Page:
For our 2011 two-week summer vacation, we flew to Portland, Oregon and rented a car. We drove over 4,500 miles and canceled seven more national parks (Mount Rainier, Glacier, North Cascades, Olympic, Redwood, Lassen Volcanic, and Crater Lake). A friend of mine from North Carolina actually moved to Portland, Oregon that week, and we drove more than he did. Once again, he thought we were insane, but we had the time of our lives. Additionally, we canceled Cuyahoga Valley in Ohio during the same weekend.

The next winter break we planned a wild drive to New Mexico and back in fewer than 11 days. We canceled Big Bend, Guadalupe Mountains, Carlsbad Caverns, and Hot Springs. During the summer of 2012, our vacation was ambitious. We flew to Las Vegas, rented a car, and within two weeks canceled eleven parks (Death Valley, Kings Canyon, Sequoia, Channel Islands, Joshua Tree, Saguaro, Petrified Forest, Black Canyon of the Gunnison, Great Sand Dunes, Rocky Mountain, and Great Basin). We arrived in Death Valley at 3:00 am, yet our desire for the making the most of each day never waned.

With 42 parks successfully canceled, the quest started becoming strategic. For Christmas, we went to Virgin Islands National Park. To save money on the plane flight to St. John, we drove to Miami. Our lodging was at a campground, and we slept in a modified screened porch. This became Luke’s favorite park. It was certainly a treat with the warm weather, our first underwater snorkeling trail, and hiking across the entire island in one magnificent day.

In 2013, we planned a massive road trip across 27 states to cancel the last four parks in the lower 48, not including Pinnacles. During our planning for this, we realized that this quest had provided us with an added bonus of visiting every state in America. This 17-day journey began with a drive to North Dakota (Theodore Roosevelt), up to Minnesota (Voyageurs), northeast on a boat into Michigan (Isle Royale), and all the way east to Maine (Acadia). Finally, we drove back home for a total of 6,600 miles in the same 2008 Honda Accord in which we took on our first national park family vacation.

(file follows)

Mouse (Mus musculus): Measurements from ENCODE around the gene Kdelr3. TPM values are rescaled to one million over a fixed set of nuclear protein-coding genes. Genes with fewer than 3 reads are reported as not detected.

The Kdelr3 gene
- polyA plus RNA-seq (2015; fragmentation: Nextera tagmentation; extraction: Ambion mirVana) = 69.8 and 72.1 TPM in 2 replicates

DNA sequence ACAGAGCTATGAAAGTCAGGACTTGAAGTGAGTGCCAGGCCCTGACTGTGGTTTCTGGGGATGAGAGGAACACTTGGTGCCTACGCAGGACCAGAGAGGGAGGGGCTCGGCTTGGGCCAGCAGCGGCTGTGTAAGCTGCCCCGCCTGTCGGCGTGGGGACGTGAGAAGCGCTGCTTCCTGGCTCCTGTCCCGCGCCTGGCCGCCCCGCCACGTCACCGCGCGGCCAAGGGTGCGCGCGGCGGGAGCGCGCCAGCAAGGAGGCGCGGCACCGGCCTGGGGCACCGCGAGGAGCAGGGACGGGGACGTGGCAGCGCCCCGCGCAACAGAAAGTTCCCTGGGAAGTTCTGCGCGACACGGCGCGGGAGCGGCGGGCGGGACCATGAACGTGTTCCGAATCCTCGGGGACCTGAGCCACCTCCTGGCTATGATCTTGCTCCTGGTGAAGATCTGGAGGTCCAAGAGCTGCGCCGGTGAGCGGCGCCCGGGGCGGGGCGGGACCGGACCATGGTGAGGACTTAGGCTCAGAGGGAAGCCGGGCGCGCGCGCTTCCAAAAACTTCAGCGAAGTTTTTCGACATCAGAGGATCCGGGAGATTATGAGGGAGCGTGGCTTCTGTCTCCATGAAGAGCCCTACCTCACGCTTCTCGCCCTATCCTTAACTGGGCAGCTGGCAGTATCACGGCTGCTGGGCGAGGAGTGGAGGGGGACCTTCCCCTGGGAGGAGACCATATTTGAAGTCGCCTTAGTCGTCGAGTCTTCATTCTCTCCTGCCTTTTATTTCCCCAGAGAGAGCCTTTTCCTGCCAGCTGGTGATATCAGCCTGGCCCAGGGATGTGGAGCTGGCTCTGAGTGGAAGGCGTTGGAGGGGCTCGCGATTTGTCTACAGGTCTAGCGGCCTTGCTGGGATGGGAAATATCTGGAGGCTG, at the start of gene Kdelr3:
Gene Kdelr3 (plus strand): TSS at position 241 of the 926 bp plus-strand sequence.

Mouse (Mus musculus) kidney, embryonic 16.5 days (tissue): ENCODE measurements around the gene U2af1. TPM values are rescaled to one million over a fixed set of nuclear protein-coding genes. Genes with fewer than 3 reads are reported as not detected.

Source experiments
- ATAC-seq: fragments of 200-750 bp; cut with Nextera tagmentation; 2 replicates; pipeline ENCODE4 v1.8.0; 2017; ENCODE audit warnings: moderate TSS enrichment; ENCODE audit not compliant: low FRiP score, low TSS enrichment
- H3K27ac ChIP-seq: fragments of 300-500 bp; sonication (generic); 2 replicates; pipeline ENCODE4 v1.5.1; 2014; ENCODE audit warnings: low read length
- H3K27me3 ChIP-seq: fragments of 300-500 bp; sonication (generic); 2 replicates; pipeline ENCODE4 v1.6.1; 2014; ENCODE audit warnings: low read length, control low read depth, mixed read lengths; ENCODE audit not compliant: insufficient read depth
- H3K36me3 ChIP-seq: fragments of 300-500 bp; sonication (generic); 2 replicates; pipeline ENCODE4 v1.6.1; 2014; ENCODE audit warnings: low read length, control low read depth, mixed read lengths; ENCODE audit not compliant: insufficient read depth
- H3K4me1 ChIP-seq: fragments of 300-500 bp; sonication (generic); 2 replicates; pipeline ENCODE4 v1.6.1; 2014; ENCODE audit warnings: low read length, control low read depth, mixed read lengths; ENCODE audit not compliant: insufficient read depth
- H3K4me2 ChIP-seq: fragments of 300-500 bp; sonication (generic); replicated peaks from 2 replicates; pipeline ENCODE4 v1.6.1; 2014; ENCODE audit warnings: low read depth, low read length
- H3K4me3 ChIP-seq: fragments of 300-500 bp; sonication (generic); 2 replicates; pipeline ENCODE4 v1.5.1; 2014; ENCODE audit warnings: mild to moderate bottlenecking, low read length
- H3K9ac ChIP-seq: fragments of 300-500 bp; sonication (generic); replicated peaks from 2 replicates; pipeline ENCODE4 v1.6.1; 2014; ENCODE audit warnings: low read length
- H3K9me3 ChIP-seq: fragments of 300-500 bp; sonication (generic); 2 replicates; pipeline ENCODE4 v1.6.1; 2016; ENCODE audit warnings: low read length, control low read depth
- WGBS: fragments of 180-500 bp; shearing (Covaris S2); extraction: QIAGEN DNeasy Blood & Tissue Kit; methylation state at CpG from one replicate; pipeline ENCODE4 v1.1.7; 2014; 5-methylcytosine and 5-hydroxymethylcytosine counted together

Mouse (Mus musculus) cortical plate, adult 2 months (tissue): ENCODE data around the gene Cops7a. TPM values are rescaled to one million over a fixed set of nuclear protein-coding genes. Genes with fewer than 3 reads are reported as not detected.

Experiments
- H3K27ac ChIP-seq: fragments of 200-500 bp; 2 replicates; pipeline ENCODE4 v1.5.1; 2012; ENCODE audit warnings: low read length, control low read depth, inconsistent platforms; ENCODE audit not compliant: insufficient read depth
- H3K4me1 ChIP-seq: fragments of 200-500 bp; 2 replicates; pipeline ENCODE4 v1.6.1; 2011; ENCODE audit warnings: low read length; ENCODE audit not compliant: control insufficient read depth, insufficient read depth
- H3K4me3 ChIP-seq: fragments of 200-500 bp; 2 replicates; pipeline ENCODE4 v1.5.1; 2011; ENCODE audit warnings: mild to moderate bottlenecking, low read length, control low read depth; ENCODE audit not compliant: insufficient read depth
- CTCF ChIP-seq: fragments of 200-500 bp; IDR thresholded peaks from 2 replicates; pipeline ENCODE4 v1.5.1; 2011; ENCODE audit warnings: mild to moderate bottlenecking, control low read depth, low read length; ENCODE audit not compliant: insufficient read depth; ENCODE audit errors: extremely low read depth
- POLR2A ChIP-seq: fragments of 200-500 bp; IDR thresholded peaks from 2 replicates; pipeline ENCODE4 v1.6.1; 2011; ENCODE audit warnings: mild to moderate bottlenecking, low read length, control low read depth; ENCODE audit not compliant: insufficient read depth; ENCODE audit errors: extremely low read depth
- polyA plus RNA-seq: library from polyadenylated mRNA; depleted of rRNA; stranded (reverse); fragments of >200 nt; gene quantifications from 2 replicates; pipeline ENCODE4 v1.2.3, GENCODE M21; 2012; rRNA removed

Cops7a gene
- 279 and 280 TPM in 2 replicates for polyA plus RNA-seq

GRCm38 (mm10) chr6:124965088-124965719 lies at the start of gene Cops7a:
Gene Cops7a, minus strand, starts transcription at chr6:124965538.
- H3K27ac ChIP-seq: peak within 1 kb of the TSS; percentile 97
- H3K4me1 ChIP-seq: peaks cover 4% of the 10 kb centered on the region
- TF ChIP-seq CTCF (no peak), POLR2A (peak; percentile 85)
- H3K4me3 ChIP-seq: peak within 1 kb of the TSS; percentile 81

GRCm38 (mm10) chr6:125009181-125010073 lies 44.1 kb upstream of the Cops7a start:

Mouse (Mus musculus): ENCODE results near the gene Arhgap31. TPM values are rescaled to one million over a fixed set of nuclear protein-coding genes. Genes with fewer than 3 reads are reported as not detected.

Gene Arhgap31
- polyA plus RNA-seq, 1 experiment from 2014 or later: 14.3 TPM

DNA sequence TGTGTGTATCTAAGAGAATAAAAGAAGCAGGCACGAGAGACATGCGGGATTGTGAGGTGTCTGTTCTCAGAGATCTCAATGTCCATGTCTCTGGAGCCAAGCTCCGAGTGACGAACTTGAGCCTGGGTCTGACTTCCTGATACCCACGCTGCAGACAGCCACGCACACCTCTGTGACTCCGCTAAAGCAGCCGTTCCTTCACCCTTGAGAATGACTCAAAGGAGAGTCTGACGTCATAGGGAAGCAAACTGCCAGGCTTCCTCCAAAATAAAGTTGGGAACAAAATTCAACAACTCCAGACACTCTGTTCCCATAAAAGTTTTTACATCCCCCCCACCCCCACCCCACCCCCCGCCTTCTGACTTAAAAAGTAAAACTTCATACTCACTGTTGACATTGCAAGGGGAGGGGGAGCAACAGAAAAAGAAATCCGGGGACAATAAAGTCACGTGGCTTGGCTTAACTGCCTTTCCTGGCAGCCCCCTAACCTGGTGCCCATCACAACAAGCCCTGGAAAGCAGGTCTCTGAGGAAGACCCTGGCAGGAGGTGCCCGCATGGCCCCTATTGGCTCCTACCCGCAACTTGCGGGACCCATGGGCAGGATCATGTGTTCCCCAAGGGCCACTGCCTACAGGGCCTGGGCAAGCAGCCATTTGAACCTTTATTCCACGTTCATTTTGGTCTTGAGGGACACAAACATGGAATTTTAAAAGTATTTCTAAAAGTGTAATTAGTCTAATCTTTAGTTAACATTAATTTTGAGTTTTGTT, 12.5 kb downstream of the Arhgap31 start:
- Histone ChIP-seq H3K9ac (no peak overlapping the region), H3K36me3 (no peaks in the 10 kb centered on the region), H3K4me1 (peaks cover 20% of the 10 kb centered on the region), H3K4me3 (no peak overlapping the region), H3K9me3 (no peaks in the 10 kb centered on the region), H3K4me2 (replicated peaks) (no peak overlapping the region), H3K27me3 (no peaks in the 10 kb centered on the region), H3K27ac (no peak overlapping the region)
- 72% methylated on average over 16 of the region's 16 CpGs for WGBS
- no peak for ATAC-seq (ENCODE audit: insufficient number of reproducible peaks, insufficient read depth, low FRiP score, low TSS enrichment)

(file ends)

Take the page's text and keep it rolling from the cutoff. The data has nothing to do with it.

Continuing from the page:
So with 47 out of the 59 canceled, only two trips are left. The first will be the most luxurious. We are flying to Hawaii. Our 48th park will be Haleakala. Next, we are flying to the National Park of American Samoa. The 50th park will be Hawaii Volcanoes. Lastly, we will fly to Los Angeles, rent a car, drive to cancel Pinnacles, drive back to LA, and fly home. This trip has ten flights and will probably be the best 15 days of our lives.

After that, all that are left are the eight national parks in Alaska. It has taken me over three months to plan and organize. However, I have everything figured out and scheduled for July and August 2014. It will take us three weeks, but it can be accomplished. These last two trips have taken a serious toll on our finances, and I am thankful for the ability to do this without any sponsorship. Luke is 16, and Winston will be 15 when they reach their “59 before 18.” They both fully understand that aspirations for college have been paid for already. They know what they need to do to help me fulfill their dreams. But for right now, we are living a dream. Our dream is coming true right before our eyes. We are spending quality time together, visiting the most beautiful places in the United States (our national parks), as well as seeing our great nation of America.

The Stamp Pad Summer 2013 National Park Travelers Club Page 11